Tuesday, September 05, 2006

All Cylinders

Sorry for the lack of updates recently. I've just moved in to my dorm room for the coming school. year. My class load is pretty difficult, but I should still be able to fit in a lot of updates here.

The Yankees called up Sean Henn (now a full time relief pitcher) and infielder Andy Cannizaro. Cannizaro is a career minor leaguer who managed to hit .276/.367/.380 for Columbus.

He won't see any meaningful playing time (although his .361/.426/.484 line against left handed pitching may make him more useful than say, Nick Green, to a postseason roster), but Cannizaro is a hardworker who will thoroughly enjoy this callup. He was a fan favorite in Columbus.

I've been critisizing Joe Torre all year, and despite his shortcomings, I'm having a hard time doing so right now. He has been still making the same mistakes that he has all along - keeping Jaret Wright around (you know that he is going to make the postseason roster), abusing Proctor and Villone (thankfully at least Proctor is still functional), and the like. But, as evidenced by last night's victory, this team is absolutely steamrolling right now. Even though we were being dominated by an inferior Luke Hudson, the team fought off pitch after pitch to make him work. As the Royals stretched Hudson out to 117 pitches, they were forced to bring in their terrible middle relief. As the Yankees always seem to do, they took down their weak underbelly.

Its a great formula. In 2002's Moneyball, the Oakland A's management told Michael Lewis how much they valued taking a lot of pitches. The Yankees have built this team around the same philosophy. Even Cano is begining to do so. Top-down, this is one of the greater hitting lineups that baseball has seen since the Cleveland Indians carried Thome, Ramirez, Lofton, Vizquel, Justice, Alomar, and others to the World Series.

In general, the Yankees are simply playing great fundamental baseball. Now, I don't use the big "F" work like most pundits. The Yankees don't bunt, steal, hit and run, and do all the funky little things that make games exciting but, despite popular appeal, don't lead to more winning when employed on a broad scale. The Yankees get on base (.364 OBP, by far highest in the league), are getting their hits (tied for the league lead with a .285 batting average), not making extra outs (79.9% Stolen Base rate, 2nd in the AL, 116 GIDP, 7th in the AL) and wearing out pitchers (20732 pitches seen, 2nd in the AL, 3.80 per PA). Our pitchers are keeping baserunners off the bases (.325 OBA, 4th in the AL), and not allowing extra base hits (.407 SLGA, 2nd in the AL). Jorge and friends have kept runners from running all over us, catching 43 (1st in the league) of 143 potential stealers. Our fielders turn the 2nd highest percentage of balls in play into outs (71.29%, 2nd to Detroit) in the AL. Despite scoring 776 runs (1st in the league), we have not relied on the long ball (173, 5th in the AL)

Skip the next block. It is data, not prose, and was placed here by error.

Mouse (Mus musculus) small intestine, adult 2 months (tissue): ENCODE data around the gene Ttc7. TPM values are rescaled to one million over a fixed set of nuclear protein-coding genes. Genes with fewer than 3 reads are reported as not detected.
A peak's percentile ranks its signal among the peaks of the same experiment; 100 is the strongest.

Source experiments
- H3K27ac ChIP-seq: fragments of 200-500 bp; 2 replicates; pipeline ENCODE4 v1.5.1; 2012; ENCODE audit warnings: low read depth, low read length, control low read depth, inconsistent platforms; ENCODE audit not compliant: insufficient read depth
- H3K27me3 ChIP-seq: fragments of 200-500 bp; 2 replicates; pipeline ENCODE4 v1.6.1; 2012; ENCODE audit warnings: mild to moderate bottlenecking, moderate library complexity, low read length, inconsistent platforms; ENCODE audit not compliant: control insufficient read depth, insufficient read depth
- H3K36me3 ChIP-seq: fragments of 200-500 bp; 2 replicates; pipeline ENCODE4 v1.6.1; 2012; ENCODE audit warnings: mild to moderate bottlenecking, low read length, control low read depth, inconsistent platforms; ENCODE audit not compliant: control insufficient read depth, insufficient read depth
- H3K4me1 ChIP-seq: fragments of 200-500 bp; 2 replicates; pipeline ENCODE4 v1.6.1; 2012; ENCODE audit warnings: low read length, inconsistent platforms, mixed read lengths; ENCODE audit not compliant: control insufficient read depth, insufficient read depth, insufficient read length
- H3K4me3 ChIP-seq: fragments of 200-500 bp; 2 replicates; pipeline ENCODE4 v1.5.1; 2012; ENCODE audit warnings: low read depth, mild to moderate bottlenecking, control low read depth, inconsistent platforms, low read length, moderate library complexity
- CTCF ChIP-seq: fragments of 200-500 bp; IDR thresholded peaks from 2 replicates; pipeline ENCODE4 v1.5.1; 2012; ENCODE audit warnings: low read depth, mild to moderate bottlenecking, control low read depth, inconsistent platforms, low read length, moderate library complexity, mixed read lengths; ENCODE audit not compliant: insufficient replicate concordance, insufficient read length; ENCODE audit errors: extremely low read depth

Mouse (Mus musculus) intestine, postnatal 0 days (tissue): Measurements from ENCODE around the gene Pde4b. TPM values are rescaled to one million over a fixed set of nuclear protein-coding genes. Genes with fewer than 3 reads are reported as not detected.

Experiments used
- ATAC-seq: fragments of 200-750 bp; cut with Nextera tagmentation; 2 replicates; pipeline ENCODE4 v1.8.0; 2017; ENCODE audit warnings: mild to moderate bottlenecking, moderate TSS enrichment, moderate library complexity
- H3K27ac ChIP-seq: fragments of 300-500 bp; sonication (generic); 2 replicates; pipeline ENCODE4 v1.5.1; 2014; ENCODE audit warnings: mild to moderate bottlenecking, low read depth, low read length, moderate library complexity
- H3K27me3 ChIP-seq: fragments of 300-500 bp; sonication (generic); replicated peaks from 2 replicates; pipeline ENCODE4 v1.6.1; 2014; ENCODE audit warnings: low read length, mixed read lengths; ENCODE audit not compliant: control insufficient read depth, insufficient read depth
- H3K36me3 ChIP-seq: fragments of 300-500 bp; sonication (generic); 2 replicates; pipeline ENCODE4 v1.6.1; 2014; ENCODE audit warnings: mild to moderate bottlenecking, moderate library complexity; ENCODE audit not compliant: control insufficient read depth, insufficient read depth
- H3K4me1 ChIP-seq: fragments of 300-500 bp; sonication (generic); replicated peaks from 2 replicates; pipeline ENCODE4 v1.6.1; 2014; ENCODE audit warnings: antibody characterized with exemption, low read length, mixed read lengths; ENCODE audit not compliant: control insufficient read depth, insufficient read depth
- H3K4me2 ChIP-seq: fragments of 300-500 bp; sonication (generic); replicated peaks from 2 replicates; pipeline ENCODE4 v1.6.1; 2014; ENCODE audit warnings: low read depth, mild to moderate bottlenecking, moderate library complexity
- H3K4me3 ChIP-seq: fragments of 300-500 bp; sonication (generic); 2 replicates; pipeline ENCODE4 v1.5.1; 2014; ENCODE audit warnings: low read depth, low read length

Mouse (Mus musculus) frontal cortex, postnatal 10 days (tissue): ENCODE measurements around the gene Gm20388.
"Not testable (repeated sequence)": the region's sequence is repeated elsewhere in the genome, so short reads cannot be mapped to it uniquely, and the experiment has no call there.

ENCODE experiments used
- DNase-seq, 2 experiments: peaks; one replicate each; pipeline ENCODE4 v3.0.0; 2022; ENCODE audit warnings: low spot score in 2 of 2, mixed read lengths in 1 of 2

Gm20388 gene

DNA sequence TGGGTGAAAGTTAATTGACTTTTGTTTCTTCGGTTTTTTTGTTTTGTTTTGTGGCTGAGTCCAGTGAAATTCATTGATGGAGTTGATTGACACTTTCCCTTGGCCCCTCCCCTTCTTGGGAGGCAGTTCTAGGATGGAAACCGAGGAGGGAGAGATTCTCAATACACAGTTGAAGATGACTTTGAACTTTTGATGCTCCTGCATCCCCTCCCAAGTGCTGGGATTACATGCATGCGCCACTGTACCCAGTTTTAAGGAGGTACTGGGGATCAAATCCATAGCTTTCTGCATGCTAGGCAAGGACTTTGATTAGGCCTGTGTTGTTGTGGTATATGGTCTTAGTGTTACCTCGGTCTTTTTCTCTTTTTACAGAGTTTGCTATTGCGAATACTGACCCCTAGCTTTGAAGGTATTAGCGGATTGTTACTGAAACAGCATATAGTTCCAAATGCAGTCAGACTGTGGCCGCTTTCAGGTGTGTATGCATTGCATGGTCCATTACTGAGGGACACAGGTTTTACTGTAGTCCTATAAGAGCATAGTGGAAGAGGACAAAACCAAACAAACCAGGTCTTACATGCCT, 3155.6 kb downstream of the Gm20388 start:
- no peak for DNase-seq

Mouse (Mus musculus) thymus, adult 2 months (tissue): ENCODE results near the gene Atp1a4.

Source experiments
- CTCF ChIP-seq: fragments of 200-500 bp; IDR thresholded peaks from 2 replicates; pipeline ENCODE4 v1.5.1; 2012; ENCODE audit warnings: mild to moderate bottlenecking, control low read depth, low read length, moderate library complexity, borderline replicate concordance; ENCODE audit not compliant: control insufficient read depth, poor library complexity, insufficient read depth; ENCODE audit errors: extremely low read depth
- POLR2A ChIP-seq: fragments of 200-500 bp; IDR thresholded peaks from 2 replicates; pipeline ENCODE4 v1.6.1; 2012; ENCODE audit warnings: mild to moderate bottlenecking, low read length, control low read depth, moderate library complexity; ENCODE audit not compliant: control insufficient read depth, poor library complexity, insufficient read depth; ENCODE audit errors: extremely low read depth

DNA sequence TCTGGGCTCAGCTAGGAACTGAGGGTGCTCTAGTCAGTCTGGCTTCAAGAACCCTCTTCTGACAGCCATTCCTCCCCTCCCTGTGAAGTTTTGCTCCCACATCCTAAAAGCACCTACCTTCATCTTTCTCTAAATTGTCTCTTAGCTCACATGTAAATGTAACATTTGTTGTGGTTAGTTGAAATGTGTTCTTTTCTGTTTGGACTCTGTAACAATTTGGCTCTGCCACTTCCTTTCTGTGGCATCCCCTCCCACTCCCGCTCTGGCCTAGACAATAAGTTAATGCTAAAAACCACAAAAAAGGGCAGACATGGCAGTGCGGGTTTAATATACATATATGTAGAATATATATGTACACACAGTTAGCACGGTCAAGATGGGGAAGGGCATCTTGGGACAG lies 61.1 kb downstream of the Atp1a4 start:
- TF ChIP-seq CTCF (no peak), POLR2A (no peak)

Simply enough, the Yankees are efficient. We get outs in extra places, and prevent outs in others. We take the extra base, whether through larceny or long balls.

It's hard to say bad things about a manager whose team is doing all of this. Hopefully his bullpen management doesn't cost us in the playoffs.